Except for the Himba village we visited,
and the thousands of springbok, zebras, and elephants, it was uneventful. 

Unless you were searching for rocks.  I think that Kiboko ought to take advantage of the remarkable geology in this region, and develop and include a component of it into their tour.  To help out, I delivered a short lecture to the group overlooking the terrace before last night’s dinner.  Kembo asked me to write up something he could use in the future, so I’m including the text here.  Too bad I can’t include the diagram I made for the presentation, with the assistance of Susie and Eugene’s flip chart.  Thanks to all.

The Colliseum of Continental Crash and the SuperBowl of Subduction.
The world’s continents began about a billion years ago when three giant upper mantle pockets of magma pushed enough lava through the earth’s crust to create land plates over a several thousand miles across.  They were the South American plate, Congo plate, and the Kalahari plate.  They were located near the South Pole, were separated by hundreds of miles of ocean sea floor, and the whole thing was called Rodinia.

About 500 million years later, the Kalahari plate started moving toward the Congo plate, and the South American plate moved toward both.  They all met at the point where we are standing, the Ugab River Valley.  In the collision, the Kalahari plate was forced down under the Congo plate, bending and folding great sections of the sea floor, which can be seen throughout the Damara mountain region.  They look like very wavy multi-layered ribbons of rock topping granite slabs of mountain.  The resulting super-continent was called Gondwana, and it was the world’s first mountain building experience.  For almost a half-billion years, rock and roll was the tune on these table tops for as far as you could see.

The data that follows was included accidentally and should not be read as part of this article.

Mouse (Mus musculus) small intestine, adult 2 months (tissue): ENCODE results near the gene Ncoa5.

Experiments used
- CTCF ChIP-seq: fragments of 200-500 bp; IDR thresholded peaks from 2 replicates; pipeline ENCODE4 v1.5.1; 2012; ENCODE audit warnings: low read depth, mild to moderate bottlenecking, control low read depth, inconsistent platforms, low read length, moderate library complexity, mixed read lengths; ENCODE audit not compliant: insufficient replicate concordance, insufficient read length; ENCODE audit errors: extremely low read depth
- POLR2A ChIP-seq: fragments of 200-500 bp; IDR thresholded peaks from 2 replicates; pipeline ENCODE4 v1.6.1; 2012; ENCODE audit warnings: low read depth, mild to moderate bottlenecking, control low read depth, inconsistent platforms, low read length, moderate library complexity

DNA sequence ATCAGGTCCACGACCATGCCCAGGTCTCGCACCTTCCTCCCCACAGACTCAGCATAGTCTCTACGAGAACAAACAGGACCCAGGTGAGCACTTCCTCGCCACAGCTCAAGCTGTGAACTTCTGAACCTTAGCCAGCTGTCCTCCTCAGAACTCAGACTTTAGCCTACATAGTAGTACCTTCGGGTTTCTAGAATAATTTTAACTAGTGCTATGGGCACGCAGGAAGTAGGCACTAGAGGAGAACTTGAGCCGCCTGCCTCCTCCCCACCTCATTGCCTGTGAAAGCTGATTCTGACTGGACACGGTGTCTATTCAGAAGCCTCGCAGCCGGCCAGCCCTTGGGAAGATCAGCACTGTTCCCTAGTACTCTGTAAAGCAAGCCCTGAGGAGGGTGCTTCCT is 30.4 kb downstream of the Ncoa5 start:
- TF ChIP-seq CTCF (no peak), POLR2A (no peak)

Four hundred million years later, it all broke up.  After erosion and glaciers lowered and flattened the mountains, a deep ocean split in the earth (Mid-Atlantic Ridge) heightened by the entire continent passing over the South Pole and heading north deposited South America, Australia, India, and the Antarctic half way around the world to their present locations.   

As we drive across five hundred miles of otherwise boring territory, it’s what happened here over the past billion years that should cause us to gasp in amazement.  Too bad it isn’t very photogenic.

To see all of the photos we took today, click on Friday, August 1st, Halali Resort, Etosha National Park, Namibia.

Thursday, July 31st, Ugab Terrace Lodge, Ugab, Namibia


This morning, we drove out of Swakopmund, and up the Namibian coast.  We passed a desalination plant, providing water to the desert-parched country, and a shipwreck (one of many who underestimated the winds and storms).

We stopped at a Herero tribal crafts stop, a tribe which suffered the loss of almost three-quarters of its population in the period from 1904 - 1907 in a rebellion against the occupying German colonists and military.
We arrived late in the afternoon at the Ugab Terrace Lodge, a beautifully designed set of cliff- perched cabins with to-die-for views overlooking a long limestone mesa in front of the deck, and several tabletop plateaus down the valley.  It reminded us of Monument Valley in Arizona.

While we're only staying here one night, it was one of the most breath-taking vistas of the tour, and we thoroughly enjoyed the hospitality of Eugene and Susie, the managers.

To see the photos we took today, click on Thursday, July 31st, Ugab Terrace Lodge, Ugab, Namibia.